UK politics is failing because of “passive and fearful” opposition to leaving the European Union (EU), according to a new report.
Kirsty Hughes, director of the Scottish Centre on European Relations (SCER), said the UK was heading for a “damaging” hard Brexit because Remain voters had been left with little strong representation.
The think tank has published a new report bringing together analysis of the forthcoming challenges as the process of exiting the EU unfolds.
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Writing in the report, Ms Hughes said: “As the process unfolds, the UK - and particularly England - has remained deeply divided over the question of proceeding with Brexit.
“Support for ‘remain’ has moved a little ahead in the polls over the last several months but not strongly enough for many passive and fearful politicians to come out and argue to halt Brexit or to hold a further EU referendum.”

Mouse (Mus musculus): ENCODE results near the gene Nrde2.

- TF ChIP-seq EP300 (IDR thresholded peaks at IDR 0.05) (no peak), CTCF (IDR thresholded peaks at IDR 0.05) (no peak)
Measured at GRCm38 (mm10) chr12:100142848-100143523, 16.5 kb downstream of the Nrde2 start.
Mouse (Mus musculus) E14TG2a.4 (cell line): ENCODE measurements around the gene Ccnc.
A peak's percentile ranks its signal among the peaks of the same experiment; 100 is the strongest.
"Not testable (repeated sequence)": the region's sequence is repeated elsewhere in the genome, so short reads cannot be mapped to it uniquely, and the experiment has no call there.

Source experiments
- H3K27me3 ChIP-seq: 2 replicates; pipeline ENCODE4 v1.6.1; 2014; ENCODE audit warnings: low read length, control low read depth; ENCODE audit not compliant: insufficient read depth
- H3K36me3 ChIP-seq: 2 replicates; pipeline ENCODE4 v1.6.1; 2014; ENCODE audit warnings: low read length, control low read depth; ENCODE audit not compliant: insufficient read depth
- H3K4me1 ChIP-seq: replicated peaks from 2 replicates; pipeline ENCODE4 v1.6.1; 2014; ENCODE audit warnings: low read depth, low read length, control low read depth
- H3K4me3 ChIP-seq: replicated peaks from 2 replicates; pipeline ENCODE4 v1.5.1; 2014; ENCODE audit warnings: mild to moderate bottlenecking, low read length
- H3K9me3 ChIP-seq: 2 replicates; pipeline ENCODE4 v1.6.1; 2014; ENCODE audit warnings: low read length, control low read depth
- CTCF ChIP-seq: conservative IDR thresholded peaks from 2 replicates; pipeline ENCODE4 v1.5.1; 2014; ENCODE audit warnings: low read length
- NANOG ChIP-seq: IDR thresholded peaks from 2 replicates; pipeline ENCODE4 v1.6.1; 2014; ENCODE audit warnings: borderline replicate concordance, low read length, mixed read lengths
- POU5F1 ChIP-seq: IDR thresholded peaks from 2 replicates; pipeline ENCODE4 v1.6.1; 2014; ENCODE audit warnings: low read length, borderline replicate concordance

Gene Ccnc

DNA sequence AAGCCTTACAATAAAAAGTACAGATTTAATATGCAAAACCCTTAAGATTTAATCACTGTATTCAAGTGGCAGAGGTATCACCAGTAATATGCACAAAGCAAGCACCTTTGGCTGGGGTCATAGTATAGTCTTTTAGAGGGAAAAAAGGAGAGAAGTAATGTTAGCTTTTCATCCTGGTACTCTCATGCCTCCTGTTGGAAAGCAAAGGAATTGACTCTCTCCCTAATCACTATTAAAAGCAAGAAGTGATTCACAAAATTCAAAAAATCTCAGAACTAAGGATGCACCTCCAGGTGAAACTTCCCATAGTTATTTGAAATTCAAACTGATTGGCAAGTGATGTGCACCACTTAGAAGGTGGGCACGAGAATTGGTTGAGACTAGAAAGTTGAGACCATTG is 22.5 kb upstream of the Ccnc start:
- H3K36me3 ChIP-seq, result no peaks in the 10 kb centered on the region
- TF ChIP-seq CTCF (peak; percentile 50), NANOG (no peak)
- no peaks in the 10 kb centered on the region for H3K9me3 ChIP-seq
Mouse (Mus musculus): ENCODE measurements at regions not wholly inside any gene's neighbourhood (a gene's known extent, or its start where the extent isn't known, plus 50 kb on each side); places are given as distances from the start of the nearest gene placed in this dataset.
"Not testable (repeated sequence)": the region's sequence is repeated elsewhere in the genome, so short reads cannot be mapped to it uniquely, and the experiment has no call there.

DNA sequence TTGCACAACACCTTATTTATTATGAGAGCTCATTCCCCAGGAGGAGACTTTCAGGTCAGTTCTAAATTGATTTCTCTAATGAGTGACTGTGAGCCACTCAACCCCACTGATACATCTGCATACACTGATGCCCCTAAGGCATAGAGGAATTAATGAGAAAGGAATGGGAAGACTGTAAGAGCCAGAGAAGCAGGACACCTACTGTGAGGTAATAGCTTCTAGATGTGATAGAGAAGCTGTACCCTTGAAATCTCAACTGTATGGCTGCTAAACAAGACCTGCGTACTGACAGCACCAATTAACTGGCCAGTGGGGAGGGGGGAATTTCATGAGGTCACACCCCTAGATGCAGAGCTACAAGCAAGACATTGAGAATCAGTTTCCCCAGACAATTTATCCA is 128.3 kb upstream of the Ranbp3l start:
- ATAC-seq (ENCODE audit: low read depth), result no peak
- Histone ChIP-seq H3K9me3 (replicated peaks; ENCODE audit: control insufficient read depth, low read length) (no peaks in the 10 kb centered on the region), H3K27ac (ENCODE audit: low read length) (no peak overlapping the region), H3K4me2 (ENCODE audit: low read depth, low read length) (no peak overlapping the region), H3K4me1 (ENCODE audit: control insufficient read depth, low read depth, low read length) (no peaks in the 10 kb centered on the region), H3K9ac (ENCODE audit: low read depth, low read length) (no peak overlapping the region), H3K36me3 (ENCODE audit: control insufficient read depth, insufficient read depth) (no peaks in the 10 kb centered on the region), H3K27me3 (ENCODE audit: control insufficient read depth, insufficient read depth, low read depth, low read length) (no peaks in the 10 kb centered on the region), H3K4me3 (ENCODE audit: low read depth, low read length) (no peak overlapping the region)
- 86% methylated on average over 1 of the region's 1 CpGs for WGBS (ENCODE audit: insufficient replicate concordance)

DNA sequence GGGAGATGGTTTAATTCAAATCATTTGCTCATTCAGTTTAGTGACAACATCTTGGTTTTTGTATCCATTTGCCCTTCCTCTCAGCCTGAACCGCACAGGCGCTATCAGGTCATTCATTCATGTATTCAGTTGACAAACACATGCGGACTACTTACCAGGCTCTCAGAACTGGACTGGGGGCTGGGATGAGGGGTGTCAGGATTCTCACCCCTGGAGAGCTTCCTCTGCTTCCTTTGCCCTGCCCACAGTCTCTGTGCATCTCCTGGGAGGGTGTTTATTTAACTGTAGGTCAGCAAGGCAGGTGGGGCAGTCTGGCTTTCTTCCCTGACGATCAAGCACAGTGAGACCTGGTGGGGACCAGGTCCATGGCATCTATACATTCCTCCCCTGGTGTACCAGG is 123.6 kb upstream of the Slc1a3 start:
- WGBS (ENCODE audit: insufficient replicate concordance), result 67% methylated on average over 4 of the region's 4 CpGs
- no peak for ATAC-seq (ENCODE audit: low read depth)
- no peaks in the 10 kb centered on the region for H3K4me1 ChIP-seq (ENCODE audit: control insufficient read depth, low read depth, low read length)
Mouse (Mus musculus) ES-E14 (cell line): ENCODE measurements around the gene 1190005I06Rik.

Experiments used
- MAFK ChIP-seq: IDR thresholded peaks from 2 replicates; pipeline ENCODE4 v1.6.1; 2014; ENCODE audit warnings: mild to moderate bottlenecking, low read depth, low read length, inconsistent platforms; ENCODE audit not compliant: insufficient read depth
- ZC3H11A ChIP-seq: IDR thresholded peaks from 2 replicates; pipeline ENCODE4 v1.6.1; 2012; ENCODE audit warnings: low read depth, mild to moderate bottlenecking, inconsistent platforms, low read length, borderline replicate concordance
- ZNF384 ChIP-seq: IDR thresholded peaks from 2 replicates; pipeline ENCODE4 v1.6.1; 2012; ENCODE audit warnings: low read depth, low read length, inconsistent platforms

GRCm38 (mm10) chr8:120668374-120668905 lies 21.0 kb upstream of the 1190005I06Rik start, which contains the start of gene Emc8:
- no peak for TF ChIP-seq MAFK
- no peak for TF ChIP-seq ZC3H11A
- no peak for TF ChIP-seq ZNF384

She highlighted that while the Liberal Democrats and English and Welsh Greens support a referendum on the final deal, First Minister Nicola Sturgeon has not gone so far, despite declaring it could become irresistible.
“Labour’s acceptance of Brexit has led to weak opposition to the slow, shambolic and damaging Brexit process, with Jeremy Corbyn mostly preferring to lead on domestic issues at Prime Minister’s questions each week,” she added.
“Labour has now come out in support of staying in a customs union with the EU, but while it doesn’t support staying in the EU’s single market, it is not in a strong position to challenge Theresa May and her government over the economic damage a free trade deal will do.
“Consequently, the 48 per cent who voted ‘remain’ (or the 52 per cent who now support ‘remain’ in several polls) have little political voice or representation as the UK heads towards a major and damaging political, constitutional, economic and institutional upheaval that has little precedent.
“This is true even in the two parts of the UK that voted ‘remain’ - Scotland and Northern Ireland. “
The report pulls together analysis from 15 experts and commentators from Scotland, Northern Ireland and the EU, who raise a range of issues about the Brexit process, including the prospect of a “cliff-edge” exit, concerns over citizens’ human rights, the problem of the Irish border and the challenges for devolution.
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